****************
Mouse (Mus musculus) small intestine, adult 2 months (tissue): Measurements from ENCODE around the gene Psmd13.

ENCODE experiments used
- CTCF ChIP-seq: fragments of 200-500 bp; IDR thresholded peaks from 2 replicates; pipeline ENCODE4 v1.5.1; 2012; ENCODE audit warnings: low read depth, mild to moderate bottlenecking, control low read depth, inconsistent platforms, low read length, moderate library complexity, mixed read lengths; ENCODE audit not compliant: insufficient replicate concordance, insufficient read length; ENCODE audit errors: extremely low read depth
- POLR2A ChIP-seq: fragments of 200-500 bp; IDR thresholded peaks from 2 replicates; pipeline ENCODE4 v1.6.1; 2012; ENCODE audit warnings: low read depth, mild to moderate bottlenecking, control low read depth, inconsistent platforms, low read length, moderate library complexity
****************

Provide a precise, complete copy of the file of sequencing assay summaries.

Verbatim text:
Mouse (Mus musculus) small intestine, adult 2 months (tissue): Measurements from ENCODE around the gene Psmd13.

ENCODE experiments used
- CTCF ChIP-seq: fragments of 200-500 bp; IDR thresholded peaks from 2 replicates; pipeline ENCODE4 v1.5.1; 2012; ENCODE audit warnings: low read depth, mild to moderate bottlenecking, control low read depth, inconsistent platforms, low read length, moderate library complexity, mixed read lengths; ENCODE audit not compliant: insufficient replicate concordance, insufficient read length; ENCODE audit errors: extremely low read depth
- POLR2A ChIP-seq: fragments of 200-500 bp; IDR thresholded peaks from 2 replicates; pipeline ENCODE4 v1.6.1; 2012; ENCODE audit warnings: low read depth, mild to moderate bottlenecking, control low read depth, inconsistent platforms, low read length, moderate library complexity